Andrew Lech, another Ontario broker, defrauded Ontario investors out of between $50 and $70 million. He is currently serving a six year jail sentence. His fraudulent activities also spawned a class action lawsuit against various financial services companies, including Mackenzie Financial Corporation, where he held an investment account used to channel the investors' monies. Stein v. Cartier Partners Financial Services Inc., was decided in the Ontario Superior Court in 2009. Mr. Stein, a defrauded investor, brought a class action lawsuit against the Mackenzie Financial Corporation, among other parties, on the ground that they owed him a duty of care. In dismissing this action, the Court held that Mackenzie did not owe Mr. Stein a duty of care, and that Mackenzie was not and could not have been aware of Mr. Lech's fraudulent behaviour.

These class action lawsuits may be the start of a trend. It is anticipated that defrauded investors will begin to look toward brokerage firms as a potential source of compensation. In fact, on February 5, 2010, Earl Jones' victims sought leave to begin a class-action lawsuit in Quebec against the Royal Bank of Canada, alleging that RBC negligently monitored Jones' clients' trust accounts.

Update: New Insider Trading Reporting Regime

The Canadian Securities Administrator has passed regulations which will introduce a new insider trading reporting regime. The new rules, which take effect on April 30, 2010 will simplify and harmonize reporting requirements across Canada. The rules will apply in all provinces except Ontario where the Securities Act takes precedence. Some of the changes to the rules include: reducing the number of individuals who must file insider reports, simplifying the reporting requirements associated with stock-based compensation, and shortening the deadline for reporting from ten days to five.

By Gordon Johnson

MFDA Policy 3

The Mutual Fund Dealers Association ("MFDA") has recently amended its complaint handling policy, Policy 3 (the "Policy"). Under the Policy, Members are now under an explicit duty to assess all complaints. A "complaint" is now deemed to include both written and oral complaints. Where a complaint is made in writing, Members must provide a substantive response in writing. Members should also assist clients in documenting a verbal complaint where it is apparent that such assistance is required. Members must conduct both a factual investigation and an analysis that are reasonable in the circumstances, using a balanced approach. All complaints, must be handled fairly and promptly and within the time period expected of a Member acting diligently in the circumstances. The Policy provides that in most cases this will be within three months, but recognizes that in complex cases the time for a substantive response may need to be extended. If the Member feels a substantive response will take longer, it should inform the complainant in writing and provide an explanation for the delay and an estimate as to when the client can expect a substantive response.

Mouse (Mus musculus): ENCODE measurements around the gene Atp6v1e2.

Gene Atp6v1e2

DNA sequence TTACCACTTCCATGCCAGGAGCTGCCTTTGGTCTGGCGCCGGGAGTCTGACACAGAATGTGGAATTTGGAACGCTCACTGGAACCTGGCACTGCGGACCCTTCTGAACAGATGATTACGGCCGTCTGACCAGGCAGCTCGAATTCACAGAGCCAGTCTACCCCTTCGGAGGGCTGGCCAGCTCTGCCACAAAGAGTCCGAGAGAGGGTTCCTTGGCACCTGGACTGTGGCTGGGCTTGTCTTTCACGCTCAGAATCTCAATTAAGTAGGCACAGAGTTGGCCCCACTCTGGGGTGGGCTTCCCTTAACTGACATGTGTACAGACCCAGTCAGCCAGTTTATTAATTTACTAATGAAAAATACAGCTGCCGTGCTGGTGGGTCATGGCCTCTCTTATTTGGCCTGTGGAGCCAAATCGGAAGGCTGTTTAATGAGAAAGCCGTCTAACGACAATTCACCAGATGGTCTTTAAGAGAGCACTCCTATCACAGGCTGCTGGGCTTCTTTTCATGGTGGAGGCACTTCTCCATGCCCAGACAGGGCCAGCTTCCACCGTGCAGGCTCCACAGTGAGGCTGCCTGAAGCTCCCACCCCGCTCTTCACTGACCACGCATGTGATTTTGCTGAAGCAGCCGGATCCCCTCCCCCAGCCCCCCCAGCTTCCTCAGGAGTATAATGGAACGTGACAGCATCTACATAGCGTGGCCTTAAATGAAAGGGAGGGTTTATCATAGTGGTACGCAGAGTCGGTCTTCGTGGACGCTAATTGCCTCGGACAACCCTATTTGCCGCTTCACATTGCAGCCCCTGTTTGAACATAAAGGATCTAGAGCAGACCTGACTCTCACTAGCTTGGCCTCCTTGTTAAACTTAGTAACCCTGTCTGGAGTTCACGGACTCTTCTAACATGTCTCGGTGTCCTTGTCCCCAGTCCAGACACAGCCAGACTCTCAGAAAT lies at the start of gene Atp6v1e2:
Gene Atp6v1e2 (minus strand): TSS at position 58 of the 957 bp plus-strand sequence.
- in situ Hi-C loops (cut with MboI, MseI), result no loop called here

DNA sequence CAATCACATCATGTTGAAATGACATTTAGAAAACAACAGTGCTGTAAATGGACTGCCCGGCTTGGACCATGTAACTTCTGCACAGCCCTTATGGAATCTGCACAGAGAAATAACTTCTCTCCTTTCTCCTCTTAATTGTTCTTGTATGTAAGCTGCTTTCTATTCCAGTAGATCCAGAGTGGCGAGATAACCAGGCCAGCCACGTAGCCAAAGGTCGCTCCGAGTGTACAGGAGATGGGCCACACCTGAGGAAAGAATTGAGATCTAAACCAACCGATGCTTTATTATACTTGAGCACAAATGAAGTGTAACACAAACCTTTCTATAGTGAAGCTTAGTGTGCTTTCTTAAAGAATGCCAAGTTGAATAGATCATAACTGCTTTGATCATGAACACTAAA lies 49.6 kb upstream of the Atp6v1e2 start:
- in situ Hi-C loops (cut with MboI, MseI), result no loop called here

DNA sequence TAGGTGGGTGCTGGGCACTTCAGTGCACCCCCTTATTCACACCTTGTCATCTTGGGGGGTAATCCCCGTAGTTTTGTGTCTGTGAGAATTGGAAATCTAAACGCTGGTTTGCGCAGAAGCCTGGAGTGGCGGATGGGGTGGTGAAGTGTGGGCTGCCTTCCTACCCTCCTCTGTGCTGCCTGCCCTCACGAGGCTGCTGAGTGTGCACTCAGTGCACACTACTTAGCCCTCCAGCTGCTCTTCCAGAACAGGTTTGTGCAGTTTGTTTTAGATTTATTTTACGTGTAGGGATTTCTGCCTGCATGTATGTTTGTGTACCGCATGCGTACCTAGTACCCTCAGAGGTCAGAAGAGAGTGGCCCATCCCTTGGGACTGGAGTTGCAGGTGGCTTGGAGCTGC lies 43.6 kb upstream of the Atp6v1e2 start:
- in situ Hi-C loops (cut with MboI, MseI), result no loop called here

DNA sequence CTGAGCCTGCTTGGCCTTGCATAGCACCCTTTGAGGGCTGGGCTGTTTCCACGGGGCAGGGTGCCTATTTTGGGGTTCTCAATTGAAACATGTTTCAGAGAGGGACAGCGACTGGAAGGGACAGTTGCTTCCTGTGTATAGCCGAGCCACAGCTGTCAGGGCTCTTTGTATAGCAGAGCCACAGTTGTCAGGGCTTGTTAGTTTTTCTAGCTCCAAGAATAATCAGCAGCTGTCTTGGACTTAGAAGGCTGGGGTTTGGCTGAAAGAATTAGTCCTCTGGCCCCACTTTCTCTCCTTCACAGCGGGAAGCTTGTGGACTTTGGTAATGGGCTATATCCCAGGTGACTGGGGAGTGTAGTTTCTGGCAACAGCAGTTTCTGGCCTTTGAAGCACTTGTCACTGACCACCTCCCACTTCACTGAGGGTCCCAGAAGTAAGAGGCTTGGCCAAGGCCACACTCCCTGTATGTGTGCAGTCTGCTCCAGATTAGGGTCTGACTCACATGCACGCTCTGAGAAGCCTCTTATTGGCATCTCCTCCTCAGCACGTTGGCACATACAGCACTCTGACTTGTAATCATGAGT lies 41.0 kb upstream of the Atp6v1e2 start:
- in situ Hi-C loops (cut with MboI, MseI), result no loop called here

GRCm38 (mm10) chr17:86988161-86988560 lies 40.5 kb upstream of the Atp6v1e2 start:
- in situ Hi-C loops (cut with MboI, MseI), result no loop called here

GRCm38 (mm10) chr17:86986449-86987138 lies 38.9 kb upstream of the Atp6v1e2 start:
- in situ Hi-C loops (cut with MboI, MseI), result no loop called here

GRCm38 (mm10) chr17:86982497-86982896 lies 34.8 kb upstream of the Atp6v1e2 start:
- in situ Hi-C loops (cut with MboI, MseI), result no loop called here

All complaints are subject to the General Complaint Handling Requirements provided for in Section 9 of Part 1 of the Policy. Briefly, Section 9 provides that:

  • Complaints must be handled by qualified supervisors/compliance staff at the Member, and senior management must be made aware of all complaints of serious misconduct and all legal actions.
  • Members must log and maintain records of complaints, and report them on the Member Events Tracking System ("METS") under MFDA Policy No. 6 as required.
  • Members must cooperate and share information as necessary with Members of the MFDA or a member of another SRO where the events in question took place in part at another Member.
  • Members and Approved Persons must not impose confidentiality restrictions with respect to regulators or law enforcement agencies as part of the resolution of a complaint.

One of the most significant amendments to the Policy is that it now distinguishes between two categories of complaints: 1) complaints subject to informal resolution which are governed by requirements set out in Part I; and 2) complaints that are more serious in nature and thereby subject to Additional Complaint Handling Requirements prescribed by Part II of the Policy. As a first step, a Member's procedures should provide for a determination of whether the allegation in the complaint is more serious in nature and among the categories enumerated in the Policy to which Part II of the Policy applies.

If Part II does not apply, the complaint may be resolved by informal resolution as described in Section 4 under Part I of the Policy. The substantive response for complaints subject to informal resolution must be reasonable in the circumstances, and the Policy provides guidelines on how to achieve the objective on handling complaints reasonably and fairly.

If Part II applies, the Member must send an initial written response letter which must include the specific requirements provided for in Part II, section 1. The initial written response letter should generally be sent within 5 business days of receipt of the complaint. The Member must then provide a substantive response to the complainant which must meet the detailed requirements of Part II, section 2.

Finally, the Policy provides for certain requirements at the time of account opening. In particular, as of July 1, 2010, Members must now provide new clients with a copy of the updated Client Complaint Information Form ("CCIF") when an account is opened, as well as a written summary of the Member's complaint handling procedures. The updated CCIF is available at http://www.mfda.ca/regulation/forms/ClientComplaint_En.pdf. This information, along with a specific point of contact for complaints, should also be made available on the Member's website.

In addition to requirements regarding complaint handling, the Policy is also expanded to include requirements relating to supervisory investigations, internal discipline and records retention. The full text of the policy can be found on the MFDA website at http://www.mfda.ca.

Edited by David Di Paolo